An Insatiable Passion

November 9, 1990

November 9, 1990

November 9, 1990

November 9, 1990


Kitty thought things would have changed.

Eight years ago she had fled from her home, away from the heartbreak Jake had caused her. Now, returning to the small town for her grandmother’s funeral, she was determined to lay the ghosts of the past to rest. After all, she’d made a good life for herself as a well-known actress. So why was it that all her poise deserted her when she saw Jake again? He was as attractive as before, but was it because she sensed he was infinitely more dangerous?

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‘DON’T I know your face from somewhere?’ The teenager in the shop stared fixedly at her.

She dug her change into her purse. ‘I doubt it.’

Suddenly he laughed, his puzzled frown vanishing. ‘I know what it is. You look like that actress, Kitty Colgan. You know the one—she plays Heaven in The Rothmans. My mum’s glued to the TV every week.’ He groaned, lifting the box of groceries off the counter before she could reach for it. ‘She takes those soaps so seriously, she’s really upset that Heaven’s being killed off.’

‘Let me take that,’ she interposed. ‘It’s not heavy.’

‘Heavy enough for a lady your size.’ From his lanky height he grinned down at her with the unabashed friendliness of a spaniel puppy. ‘I bet you get taken for Kitty Colgan regularly,’ he teased.

She pulled open the door. ‘No, this is the first time.’

‘I suppose she’d be driving a Merc,’ he mocked cheerfully as she unlocked the boot of the elderly, mud-spattered Ford parked outside. ‘Well, you wouldn’t want to be in her shoes right now anyway. She’s lost her job and that film star she was shacked up with has found someone else. If she’s got a Merc, she’s probably going to have to trade it in for a more modest set of wheels!’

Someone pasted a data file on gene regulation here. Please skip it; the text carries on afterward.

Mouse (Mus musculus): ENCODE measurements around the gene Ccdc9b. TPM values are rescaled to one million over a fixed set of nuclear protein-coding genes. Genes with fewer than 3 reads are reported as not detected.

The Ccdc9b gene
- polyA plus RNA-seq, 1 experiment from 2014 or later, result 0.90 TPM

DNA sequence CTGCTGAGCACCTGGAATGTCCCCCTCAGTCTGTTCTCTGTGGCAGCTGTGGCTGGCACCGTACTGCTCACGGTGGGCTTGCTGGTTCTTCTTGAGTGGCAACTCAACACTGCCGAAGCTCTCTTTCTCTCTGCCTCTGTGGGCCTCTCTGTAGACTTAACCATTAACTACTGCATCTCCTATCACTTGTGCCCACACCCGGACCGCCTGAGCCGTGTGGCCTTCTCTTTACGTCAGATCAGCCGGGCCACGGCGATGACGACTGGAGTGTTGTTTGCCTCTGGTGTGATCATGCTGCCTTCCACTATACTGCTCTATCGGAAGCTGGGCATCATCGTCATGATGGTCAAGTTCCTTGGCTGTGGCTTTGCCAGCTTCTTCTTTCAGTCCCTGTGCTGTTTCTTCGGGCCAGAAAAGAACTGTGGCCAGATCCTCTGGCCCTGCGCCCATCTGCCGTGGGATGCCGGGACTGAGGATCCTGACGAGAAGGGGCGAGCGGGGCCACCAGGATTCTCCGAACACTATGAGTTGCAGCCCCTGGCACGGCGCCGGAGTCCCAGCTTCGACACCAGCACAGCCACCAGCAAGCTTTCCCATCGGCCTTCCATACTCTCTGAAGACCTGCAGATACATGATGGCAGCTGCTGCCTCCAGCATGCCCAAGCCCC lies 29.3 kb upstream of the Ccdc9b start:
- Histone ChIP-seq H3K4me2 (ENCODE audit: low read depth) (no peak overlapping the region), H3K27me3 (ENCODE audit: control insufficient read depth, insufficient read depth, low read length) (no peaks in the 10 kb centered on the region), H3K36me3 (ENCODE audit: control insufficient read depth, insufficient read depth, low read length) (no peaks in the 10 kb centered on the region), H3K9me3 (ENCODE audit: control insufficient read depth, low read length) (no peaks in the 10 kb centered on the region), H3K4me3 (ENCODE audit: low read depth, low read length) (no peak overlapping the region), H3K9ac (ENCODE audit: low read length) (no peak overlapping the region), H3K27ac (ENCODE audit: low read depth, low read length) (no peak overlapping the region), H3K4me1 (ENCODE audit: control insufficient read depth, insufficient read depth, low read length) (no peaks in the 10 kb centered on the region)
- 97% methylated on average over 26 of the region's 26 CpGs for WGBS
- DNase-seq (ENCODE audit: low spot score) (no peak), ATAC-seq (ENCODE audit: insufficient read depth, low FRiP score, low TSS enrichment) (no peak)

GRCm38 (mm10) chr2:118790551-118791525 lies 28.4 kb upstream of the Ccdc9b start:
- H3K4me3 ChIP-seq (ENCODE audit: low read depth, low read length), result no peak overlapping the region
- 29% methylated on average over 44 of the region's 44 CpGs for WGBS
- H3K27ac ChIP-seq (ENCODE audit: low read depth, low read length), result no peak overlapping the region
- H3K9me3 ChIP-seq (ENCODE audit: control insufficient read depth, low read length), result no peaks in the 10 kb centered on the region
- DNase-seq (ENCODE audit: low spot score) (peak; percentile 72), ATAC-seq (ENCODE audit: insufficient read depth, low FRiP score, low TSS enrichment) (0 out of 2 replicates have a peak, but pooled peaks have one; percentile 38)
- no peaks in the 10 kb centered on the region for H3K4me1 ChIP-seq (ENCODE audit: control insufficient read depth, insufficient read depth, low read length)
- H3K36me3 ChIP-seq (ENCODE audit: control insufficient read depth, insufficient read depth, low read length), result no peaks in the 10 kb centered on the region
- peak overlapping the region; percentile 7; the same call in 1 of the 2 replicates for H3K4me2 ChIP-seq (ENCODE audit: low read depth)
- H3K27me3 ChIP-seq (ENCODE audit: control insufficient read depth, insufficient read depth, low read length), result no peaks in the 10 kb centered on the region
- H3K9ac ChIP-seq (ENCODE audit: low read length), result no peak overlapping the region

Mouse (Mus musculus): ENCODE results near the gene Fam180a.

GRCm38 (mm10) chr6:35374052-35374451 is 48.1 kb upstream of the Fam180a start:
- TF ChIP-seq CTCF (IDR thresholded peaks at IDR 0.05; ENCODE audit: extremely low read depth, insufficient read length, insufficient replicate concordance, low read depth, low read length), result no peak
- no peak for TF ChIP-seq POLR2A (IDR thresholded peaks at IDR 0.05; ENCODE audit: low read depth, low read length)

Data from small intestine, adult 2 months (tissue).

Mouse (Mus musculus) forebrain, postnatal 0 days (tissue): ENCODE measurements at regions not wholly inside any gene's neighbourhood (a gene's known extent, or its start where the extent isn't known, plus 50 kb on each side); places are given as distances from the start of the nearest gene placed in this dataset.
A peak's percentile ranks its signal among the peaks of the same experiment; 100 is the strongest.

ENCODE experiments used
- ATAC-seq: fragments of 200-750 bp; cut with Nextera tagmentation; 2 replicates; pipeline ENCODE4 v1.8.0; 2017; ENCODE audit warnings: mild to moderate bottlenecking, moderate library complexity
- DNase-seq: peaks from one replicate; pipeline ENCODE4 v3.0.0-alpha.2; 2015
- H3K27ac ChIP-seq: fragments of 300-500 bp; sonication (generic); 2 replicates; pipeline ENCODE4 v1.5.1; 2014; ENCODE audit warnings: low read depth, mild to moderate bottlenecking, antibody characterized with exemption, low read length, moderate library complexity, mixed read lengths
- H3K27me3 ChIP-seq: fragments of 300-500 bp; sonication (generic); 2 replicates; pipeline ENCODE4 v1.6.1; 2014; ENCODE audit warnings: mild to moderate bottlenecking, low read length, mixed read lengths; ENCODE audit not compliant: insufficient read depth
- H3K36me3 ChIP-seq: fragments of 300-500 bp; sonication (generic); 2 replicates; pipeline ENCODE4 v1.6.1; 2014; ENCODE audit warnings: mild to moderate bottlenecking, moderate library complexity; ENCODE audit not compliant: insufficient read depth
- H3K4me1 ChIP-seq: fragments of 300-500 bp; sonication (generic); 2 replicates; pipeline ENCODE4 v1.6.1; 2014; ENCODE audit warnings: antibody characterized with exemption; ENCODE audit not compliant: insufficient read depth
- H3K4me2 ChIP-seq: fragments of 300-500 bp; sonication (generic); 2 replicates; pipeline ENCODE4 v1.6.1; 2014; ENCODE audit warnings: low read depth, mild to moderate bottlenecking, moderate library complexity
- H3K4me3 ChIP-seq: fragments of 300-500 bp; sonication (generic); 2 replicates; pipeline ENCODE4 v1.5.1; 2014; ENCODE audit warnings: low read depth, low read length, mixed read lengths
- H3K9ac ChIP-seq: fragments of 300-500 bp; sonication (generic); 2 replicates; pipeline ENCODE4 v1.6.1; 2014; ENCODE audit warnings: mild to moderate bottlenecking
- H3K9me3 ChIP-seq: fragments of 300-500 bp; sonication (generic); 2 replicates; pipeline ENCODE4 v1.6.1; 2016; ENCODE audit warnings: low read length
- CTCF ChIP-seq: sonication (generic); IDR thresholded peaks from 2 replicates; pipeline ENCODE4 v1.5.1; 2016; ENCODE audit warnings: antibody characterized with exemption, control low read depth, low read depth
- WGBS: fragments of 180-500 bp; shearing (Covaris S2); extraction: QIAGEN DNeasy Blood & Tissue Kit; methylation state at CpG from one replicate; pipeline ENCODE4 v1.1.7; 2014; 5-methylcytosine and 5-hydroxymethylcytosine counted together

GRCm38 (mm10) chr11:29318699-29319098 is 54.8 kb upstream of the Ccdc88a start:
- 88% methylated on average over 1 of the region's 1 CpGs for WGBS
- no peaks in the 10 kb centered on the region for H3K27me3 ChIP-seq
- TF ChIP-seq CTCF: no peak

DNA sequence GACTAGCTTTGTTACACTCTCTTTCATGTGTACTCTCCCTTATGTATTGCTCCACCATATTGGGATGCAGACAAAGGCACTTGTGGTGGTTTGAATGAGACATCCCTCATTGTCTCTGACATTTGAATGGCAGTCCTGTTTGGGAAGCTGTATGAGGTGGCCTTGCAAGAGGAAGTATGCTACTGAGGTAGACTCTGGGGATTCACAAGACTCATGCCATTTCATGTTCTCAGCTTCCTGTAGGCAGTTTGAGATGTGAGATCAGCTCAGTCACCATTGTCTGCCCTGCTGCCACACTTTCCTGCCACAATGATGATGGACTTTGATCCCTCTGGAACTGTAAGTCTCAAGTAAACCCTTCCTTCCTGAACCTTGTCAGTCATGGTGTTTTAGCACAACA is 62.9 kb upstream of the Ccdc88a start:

‘Thanks.’ She slammed down the boot-lid one second after he removed his fingers from danger.

‘Are you staying somewhere round here?’

She settled back behind the wheel. ‘Just passing through.’

‘I wish I was,’ he grumbled, staring down the quiet country road.

As Kitty drove off, she was trembling. So much for the disguise! Tugging off the wool cloche, she slung it in the back seat and ran manicured fingertips jerkily through the silver-blonde, waterfall-straight hair that had tumbled down to her slim shoulders.

Her strained violet-blue eyes accidentally fell on the small decorative urn and the bunch of white roses on the passenger seat. Instantly she looked away again but the damage was done. The gremlins in her conscience wouldn’t leave her alone. She was coming home after eight years of exile…and she was arriving too late. All the wishing in the world wouldn’t change that fact.

Four incredibly short days ago she had been happy, blissfully unaware of what lay ahead. On the flight from Los Angeles, all that had been on her mind were the gloriously empty weeks stretching before her and the plot of the thriller she had long been anxious to sit down and actually try to write. Within an hour of entering the London town house, her mood of sunny anticipation had been shattered.